Vytorin: Big Blow for Big Pharma

Well, folks, Big Pharma has done it again. This one really takes the cake.

When Merck and Schering-Plough revealed Monday that the active ingredient in their top-selling cholesterol meds Zetia and Vytorin had flunked a clinical trial measuring its effect on artery plaque, they opened themselves up to a barrage of attacks.

This drug doesn’t work. Period. It just doesn’t work,’ said Steven Nissen, head of cardiology at the Cleveland Clinic. U.S. Rep. Bart Stupak, a Michigan Democrat helping to lead a congressional investigation of the study, said, ‘It is easy to conclude that Merck and Schering-Plough intentionally sought to delay the release of this data.

via Forbes

The results of the study were finalized in April of 2006, but only released this week. These criminals corporations had a year and a half “grace period” to extract more money from the public before the results were published, and then only with pressure from Congress.

Zetia and Vytorin rake in $5 billion a year for the Merck and Schering. As Forbes goes on to report, pharmacy plans have recently favored the now generic and cheaper (less than $1 a pill) statin medication Zocor. With this drop in proceeds, it certainly was strategic timing for Big Pharma to team up and start pushing their Vytorin concoction at $3 a day.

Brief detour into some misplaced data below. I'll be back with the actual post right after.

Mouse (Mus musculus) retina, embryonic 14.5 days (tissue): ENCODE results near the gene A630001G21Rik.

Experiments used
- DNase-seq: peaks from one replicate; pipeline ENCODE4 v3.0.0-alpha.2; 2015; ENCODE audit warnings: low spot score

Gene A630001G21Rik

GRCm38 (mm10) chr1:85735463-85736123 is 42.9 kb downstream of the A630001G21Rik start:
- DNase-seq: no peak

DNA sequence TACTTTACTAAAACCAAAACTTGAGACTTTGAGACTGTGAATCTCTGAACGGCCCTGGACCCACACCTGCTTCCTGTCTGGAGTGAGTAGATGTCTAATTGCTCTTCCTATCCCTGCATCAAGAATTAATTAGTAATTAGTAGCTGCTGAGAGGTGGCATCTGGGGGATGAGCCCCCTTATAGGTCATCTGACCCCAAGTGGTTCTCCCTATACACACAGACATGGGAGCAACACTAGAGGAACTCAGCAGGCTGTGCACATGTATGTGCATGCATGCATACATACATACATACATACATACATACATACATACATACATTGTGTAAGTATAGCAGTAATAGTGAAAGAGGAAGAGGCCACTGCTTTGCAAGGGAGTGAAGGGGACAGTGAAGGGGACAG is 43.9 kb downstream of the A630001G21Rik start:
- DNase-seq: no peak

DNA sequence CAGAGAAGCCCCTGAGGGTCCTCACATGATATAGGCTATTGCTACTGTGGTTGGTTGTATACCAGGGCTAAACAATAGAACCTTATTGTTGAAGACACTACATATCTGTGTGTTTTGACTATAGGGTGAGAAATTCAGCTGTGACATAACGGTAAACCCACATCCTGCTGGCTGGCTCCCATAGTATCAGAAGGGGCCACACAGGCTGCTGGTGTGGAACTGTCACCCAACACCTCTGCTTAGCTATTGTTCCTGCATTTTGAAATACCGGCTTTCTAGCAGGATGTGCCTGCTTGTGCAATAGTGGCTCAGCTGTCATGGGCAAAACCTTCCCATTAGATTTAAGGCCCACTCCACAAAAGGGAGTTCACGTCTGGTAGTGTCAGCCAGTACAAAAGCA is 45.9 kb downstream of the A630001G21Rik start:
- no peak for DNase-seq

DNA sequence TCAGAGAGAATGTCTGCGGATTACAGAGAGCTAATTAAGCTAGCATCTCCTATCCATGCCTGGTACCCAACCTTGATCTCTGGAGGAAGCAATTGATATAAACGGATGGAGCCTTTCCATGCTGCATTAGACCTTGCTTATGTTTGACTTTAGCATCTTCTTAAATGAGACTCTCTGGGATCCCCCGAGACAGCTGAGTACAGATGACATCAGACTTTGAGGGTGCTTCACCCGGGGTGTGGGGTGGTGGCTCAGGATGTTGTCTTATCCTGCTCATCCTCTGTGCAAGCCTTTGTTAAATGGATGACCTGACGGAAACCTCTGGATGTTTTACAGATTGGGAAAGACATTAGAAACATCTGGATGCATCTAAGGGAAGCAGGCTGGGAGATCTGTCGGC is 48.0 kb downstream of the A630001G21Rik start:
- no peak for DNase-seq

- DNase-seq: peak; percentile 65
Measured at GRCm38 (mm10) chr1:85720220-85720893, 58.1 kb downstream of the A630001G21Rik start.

The fact is, dietary intake of cholesterol is one small piece of cholesterol’s physiological puzzle. The body, on average, produces 1400 milligrams of its own cholesterol every day. Cholesterol is vital for the body’s healthy functioning. Sound and reliable medical research hasn’t proven that lowering cholesterol in and of itself – particularly in isolation of inflammation (which is the number one factor in heart disease) – reduces risk of death from heart disease across a population.

Nonetheless, the medical community continues to blindly insist that cholesterol-lowering medications are the best tools in our heart disease fighting arsenal. (Heaven forbid they make a real commitment to the power of nutrition and fitness.) Some doctors, in fact, have publicly said we should all be taking them as a “precautionary measure”! I’m dumbfounded at the level of irrationality behind this devotion (not to mention this outrageous recommendation), all despite the myriad of side effects, including liver problems, disabling muscle pain and weakness, cognitive dysfunction, cancer and heart disease. (Yes, you read that correctly.)

With Congress’ promise to follow up on this matter, we’ll hopefully get to hear more in the coming weeks and months. In the meantime, what’s your take on all this? Give us and the forum folks your thoughts.

pvera Flickr Photo (CC)

Further Reading:

Shellfish and Cholesterol

Rethinking Cholesterol

8 Foods to Lower LDL and Boost HDL Cholesterol

PharmaLot: AHA Counteroffensive – Vytorin isn’t “Unsafe”

PharmaGossip: Merck and Schering-Plough have their heads up their…

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About the Author